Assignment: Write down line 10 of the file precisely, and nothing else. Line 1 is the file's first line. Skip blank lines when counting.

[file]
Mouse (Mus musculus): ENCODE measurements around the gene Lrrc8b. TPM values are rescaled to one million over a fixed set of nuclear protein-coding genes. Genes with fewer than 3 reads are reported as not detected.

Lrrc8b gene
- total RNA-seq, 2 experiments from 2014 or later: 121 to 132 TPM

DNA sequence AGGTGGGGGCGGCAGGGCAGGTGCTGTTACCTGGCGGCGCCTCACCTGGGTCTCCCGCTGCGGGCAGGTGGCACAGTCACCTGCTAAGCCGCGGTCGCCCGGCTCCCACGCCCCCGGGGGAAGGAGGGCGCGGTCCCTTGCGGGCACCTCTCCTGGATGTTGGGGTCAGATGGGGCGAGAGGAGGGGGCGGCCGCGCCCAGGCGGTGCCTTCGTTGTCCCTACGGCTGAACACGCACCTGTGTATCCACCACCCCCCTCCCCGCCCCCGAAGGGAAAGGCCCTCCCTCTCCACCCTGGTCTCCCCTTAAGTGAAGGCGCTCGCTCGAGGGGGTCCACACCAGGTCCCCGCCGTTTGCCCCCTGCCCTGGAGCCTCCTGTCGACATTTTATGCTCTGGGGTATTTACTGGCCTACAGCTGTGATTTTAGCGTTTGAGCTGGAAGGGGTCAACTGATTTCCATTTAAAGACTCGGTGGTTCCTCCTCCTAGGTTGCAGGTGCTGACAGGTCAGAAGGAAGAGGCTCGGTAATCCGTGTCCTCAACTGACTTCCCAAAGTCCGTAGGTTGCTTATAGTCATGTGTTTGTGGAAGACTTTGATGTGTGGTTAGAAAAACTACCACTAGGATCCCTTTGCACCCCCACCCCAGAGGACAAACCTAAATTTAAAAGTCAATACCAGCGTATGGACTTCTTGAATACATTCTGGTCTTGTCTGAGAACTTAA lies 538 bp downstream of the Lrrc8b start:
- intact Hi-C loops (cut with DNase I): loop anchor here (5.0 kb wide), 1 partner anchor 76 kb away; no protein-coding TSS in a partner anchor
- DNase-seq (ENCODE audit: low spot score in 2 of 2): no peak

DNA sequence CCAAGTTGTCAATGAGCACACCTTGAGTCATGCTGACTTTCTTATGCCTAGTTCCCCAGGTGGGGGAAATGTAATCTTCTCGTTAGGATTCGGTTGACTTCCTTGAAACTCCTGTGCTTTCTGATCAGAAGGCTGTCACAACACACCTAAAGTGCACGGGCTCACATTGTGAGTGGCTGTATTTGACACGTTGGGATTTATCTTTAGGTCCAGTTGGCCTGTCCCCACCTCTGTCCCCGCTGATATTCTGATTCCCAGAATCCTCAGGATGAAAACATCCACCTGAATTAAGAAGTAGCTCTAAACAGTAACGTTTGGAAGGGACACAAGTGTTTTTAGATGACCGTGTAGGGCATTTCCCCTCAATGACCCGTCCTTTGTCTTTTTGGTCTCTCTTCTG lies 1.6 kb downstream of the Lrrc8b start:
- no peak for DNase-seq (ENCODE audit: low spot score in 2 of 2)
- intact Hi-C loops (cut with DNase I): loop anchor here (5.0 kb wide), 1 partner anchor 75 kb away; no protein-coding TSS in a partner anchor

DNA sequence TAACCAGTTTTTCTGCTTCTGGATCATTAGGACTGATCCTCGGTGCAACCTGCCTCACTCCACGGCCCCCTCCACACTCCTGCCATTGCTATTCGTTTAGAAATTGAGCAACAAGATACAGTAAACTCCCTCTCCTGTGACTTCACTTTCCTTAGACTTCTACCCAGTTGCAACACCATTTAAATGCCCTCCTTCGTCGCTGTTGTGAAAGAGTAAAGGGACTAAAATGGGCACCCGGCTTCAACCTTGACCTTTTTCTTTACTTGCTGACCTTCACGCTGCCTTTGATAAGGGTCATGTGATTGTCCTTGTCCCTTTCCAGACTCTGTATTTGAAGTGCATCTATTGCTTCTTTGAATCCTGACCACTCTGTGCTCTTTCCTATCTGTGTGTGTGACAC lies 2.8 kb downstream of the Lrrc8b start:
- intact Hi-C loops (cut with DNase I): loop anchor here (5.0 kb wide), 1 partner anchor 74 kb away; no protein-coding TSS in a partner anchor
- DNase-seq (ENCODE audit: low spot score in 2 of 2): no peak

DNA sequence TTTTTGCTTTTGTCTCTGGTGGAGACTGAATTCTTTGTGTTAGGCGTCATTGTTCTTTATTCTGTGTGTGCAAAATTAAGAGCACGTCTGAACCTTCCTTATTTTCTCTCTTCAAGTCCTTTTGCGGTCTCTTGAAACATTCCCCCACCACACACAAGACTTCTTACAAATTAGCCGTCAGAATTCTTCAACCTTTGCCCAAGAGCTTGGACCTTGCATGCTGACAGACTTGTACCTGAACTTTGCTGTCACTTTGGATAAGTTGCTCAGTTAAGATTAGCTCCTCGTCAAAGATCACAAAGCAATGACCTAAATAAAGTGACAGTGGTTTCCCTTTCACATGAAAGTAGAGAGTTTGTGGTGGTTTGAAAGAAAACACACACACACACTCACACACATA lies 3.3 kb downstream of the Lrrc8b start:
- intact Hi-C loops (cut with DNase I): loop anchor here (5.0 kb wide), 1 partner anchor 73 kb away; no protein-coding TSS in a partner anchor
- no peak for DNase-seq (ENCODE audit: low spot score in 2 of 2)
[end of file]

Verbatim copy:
DNA sequence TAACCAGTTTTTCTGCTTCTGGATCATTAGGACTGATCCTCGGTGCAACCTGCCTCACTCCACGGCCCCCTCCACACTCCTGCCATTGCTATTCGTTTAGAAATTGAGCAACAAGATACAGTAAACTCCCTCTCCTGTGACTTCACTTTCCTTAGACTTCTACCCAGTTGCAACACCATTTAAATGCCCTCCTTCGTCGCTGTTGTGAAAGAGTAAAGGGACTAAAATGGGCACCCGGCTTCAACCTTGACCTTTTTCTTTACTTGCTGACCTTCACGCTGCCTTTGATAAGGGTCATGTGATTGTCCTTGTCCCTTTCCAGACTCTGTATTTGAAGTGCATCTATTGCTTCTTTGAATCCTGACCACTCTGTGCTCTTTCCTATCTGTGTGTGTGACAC lies 2.8 kb downstream of the Lrrc8b start: